On the flip side I guess I’m saddened, but not surprised that some of the horrifically cheesy, cliché ridden shows found an audience (Hart of Dixie, Revenge). Why anyone wanted to watch Jim Caviezel suck all the life out of the room in Person of Interest is a mystery to me though.

Don’t believe the hype
Looking back at the upfront coverage, it seems that the big shows had the odds stacked against them. “Eagerly anticipated” programmes with big budgets and big names attached struggled to find the ratings to match their budgets – Steven Spielberg’s Terra Nova, JJ Abrahms’ Alcatraz, DeNiro’s NYC 22 (such a failure I didn’t even notice it go by), Sarah Michelle Gellar’s return in Ringer, the spin off for Bones, all fell flat. Only slightly more successful were the new Shonda Rhimes show Scandal and while Smash lived out the season it was far from the eponymous hit that was expected, and I’ve never seen a show create a more confused critical reaction of loving and loathing it than Aaron Sorkin’s The Newsroom.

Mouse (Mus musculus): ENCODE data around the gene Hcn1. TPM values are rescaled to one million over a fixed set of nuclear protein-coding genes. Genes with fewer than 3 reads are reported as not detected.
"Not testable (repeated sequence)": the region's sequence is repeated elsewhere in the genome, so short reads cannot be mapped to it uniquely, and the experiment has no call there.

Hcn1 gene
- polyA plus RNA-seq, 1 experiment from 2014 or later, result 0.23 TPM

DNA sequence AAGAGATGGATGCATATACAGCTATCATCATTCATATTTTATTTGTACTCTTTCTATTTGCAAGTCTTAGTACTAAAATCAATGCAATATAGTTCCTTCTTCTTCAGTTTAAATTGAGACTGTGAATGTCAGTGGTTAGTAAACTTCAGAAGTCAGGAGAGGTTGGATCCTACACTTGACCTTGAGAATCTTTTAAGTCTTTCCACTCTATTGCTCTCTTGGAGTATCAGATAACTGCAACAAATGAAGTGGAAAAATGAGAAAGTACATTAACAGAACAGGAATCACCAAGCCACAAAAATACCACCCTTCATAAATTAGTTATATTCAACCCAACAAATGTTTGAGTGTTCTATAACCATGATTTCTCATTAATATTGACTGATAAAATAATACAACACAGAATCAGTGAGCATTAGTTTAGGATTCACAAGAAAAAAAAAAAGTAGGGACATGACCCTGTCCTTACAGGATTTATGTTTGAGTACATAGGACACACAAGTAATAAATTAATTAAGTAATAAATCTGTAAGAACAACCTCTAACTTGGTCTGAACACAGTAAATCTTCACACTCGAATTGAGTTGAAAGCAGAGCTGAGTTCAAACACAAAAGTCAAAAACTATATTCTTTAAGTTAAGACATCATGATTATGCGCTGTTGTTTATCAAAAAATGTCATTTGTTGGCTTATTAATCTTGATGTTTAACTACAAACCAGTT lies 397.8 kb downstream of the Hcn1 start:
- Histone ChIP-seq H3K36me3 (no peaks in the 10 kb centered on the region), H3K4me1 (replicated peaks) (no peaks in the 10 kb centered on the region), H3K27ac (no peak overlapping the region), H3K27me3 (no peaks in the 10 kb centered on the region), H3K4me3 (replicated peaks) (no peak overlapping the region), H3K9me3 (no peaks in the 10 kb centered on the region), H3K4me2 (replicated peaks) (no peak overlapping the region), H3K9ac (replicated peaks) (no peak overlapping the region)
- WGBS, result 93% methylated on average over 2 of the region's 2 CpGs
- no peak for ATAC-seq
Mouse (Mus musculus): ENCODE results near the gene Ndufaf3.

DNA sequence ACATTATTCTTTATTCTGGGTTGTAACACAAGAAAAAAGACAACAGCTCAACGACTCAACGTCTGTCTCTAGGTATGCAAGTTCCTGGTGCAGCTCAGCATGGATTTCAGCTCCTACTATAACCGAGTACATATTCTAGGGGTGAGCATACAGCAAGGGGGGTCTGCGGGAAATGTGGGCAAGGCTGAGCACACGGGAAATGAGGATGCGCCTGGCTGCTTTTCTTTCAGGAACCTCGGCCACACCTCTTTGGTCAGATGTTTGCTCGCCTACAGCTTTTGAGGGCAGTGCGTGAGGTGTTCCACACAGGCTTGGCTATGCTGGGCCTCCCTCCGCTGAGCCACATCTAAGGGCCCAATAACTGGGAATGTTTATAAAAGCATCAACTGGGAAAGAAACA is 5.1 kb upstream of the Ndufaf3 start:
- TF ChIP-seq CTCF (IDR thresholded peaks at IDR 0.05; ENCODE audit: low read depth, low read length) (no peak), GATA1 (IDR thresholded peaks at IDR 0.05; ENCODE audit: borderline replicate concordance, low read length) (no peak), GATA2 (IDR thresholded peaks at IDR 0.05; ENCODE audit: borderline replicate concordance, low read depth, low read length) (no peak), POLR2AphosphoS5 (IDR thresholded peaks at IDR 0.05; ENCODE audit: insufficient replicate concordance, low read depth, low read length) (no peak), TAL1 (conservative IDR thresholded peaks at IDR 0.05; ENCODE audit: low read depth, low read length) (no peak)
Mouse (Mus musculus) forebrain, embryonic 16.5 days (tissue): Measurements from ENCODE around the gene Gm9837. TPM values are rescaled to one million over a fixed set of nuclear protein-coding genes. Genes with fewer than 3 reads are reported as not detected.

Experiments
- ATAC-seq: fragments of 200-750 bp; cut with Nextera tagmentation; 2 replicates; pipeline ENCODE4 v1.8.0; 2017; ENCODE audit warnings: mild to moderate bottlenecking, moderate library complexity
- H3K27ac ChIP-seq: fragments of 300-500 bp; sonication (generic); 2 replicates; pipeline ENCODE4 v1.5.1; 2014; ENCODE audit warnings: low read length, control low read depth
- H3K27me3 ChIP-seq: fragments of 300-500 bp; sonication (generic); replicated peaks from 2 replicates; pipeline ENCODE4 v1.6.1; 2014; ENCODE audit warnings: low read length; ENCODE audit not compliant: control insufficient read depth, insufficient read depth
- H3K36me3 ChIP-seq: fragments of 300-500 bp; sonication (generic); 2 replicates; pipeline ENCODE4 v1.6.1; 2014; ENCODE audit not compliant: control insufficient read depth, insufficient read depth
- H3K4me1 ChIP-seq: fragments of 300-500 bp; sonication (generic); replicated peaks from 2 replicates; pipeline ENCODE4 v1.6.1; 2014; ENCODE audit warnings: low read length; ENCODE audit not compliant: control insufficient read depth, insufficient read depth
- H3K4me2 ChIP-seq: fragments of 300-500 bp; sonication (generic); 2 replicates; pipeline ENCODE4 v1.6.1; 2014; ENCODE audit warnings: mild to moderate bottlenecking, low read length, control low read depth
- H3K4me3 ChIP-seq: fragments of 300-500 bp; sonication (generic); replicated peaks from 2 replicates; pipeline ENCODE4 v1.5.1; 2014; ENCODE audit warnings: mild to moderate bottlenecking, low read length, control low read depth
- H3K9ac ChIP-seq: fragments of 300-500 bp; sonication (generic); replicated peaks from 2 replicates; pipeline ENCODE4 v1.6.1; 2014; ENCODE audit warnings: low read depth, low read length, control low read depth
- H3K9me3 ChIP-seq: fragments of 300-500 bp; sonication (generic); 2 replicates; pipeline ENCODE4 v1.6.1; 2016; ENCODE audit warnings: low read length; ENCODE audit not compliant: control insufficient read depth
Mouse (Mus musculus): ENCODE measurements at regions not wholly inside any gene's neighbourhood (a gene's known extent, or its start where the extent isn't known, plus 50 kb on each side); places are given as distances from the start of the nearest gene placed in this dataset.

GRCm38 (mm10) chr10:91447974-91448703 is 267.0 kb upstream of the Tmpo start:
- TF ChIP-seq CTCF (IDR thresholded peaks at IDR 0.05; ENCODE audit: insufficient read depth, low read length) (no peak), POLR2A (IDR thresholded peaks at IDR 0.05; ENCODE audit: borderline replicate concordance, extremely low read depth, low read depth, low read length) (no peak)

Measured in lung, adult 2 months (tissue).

Meanwhile, the darlings of season are based on an Israeli show and from the critically hounded creator of Glee. Homeland dared to be smart and used extraordinary actors to keep audiences on the edge of the seat, while American Horror Story did exactly what it said on the tin and wrapped its story up miniseries style.

I’ve really tried to find more UK shows to watch this year, but there’s been precious little of interest on UK channels. In addition to the stuff I’ve mentioned above which was at least bad enough to bother reviewing (Titanic – why and how are you so rubbish?!) I tried out probably half a dozen others and didn’t even get as far reviewing, often not even as far as the end of the first episode. Recent examples include ITV’s Last Weekend which was so full of foreboding it was laughable, and BBC’s Parade’s End which was mumbly and dull. As a rule I found the UK shows I watched either too impenetrably complicated for my little brain or killed by terrible production values.